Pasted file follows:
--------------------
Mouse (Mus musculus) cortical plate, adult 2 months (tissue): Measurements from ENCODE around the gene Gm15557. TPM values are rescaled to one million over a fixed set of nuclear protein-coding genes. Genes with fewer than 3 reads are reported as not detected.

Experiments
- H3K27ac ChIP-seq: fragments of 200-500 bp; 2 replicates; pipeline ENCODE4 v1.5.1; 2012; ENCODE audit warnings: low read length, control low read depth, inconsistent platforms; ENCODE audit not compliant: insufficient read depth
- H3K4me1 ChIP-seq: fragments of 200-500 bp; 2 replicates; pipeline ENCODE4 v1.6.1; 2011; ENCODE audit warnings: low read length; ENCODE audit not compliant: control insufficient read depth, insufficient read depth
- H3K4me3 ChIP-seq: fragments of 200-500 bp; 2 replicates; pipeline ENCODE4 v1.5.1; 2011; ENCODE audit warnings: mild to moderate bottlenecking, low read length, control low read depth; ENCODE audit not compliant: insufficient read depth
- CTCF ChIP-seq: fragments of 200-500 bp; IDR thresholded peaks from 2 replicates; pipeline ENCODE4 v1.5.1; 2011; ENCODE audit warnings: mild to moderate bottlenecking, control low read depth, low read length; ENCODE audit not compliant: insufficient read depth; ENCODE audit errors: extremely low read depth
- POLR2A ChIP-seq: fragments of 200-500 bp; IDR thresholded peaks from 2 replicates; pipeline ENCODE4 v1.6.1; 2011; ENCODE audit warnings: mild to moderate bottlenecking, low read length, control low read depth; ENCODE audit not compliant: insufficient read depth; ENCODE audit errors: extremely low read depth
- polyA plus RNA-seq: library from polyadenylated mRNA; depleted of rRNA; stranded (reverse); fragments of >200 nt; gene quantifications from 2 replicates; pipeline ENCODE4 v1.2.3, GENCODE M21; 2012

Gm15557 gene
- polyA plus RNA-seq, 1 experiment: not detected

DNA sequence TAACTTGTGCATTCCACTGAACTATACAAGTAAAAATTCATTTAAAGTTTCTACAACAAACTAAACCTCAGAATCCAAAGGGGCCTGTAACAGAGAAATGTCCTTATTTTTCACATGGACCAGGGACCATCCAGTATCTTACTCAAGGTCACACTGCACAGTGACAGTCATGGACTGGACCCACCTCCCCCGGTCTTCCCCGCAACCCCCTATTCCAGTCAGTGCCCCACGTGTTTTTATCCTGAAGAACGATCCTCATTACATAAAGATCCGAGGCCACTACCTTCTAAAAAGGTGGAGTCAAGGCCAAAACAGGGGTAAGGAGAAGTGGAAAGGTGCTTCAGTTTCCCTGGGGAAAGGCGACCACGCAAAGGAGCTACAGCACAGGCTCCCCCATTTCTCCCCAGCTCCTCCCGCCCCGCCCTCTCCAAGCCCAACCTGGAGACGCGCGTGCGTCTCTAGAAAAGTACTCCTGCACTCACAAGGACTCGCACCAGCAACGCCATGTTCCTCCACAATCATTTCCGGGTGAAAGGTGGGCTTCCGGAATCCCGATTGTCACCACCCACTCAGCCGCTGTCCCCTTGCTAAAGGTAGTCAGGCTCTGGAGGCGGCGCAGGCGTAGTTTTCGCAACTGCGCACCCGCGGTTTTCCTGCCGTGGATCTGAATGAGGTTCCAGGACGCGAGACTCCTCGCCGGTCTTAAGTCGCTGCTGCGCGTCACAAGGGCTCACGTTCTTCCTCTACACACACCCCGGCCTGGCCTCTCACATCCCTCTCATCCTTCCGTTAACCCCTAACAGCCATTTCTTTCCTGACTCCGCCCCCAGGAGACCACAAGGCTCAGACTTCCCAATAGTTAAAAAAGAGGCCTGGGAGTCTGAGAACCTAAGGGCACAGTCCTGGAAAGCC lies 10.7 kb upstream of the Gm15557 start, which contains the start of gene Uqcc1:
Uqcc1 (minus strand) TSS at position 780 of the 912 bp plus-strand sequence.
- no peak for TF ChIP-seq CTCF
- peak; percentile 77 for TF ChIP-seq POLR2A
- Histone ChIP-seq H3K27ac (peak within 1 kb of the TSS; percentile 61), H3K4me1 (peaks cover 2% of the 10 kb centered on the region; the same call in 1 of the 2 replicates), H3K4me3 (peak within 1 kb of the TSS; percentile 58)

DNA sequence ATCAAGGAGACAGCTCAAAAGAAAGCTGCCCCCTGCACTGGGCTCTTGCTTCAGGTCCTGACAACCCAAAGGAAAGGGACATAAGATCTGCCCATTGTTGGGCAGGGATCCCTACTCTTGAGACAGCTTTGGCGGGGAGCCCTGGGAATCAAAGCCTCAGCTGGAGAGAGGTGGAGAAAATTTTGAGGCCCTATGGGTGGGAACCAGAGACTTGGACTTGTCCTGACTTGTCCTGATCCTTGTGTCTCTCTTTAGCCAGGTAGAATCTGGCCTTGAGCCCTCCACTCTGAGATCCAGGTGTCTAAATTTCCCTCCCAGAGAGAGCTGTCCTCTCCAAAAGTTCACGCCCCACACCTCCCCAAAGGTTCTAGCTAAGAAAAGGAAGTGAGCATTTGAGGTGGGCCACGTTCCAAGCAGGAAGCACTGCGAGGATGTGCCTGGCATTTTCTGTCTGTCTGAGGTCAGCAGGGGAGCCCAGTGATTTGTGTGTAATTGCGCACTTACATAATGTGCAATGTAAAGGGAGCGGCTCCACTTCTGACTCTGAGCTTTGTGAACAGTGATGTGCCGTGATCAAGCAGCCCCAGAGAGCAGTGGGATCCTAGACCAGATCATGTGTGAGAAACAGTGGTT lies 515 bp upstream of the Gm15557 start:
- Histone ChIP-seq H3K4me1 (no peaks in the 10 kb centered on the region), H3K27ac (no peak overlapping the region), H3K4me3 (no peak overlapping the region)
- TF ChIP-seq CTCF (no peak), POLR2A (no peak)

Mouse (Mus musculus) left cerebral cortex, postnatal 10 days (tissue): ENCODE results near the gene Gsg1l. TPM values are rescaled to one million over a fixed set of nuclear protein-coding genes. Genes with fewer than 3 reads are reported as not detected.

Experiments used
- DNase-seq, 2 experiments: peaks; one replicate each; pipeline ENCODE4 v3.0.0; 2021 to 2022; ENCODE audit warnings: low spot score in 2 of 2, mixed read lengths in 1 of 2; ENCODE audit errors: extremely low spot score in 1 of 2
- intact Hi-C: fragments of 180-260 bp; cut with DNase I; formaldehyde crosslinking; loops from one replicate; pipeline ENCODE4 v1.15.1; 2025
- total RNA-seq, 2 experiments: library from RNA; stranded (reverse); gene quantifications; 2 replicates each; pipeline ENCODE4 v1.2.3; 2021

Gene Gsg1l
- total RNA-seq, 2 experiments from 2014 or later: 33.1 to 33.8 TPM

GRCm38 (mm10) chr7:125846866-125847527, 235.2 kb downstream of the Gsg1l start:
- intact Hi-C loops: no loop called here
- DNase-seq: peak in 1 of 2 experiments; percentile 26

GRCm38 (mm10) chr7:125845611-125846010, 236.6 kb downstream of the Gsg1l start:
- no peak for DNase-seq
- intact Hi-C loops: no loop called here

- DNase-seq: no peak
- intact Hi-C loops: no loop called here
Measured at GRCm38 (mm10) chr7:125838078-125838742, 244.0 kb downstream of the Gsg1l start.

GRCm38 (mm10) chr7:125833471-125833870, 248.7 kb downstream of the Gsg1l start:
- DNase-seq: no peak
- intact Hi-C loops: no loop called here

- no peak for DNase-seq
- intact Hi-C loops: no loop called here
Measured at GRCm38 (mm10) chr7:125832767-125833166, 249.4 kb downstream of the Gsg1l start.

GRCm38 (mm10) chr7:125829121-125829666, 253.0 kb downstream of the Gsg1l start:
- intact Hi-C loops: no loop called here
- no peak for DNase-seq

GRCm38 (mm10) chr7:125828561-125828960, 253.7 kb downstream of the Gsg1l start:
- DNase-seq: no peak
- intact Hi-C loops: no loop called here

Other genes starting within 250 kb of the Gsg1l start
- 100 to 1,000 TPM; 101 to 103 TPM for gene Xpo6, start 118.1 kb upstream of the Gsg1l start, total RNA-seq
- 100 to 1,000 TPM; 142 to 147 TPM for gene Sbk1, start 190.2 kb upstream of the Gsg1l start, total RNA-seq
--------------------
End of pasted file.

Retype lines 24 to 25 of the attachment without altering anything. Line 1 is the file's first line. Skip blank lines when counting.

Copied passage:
Gene Gsg1l
- total RNA-seq, 2 experiments from 2014 or later: 33.1 to 33.8 TPM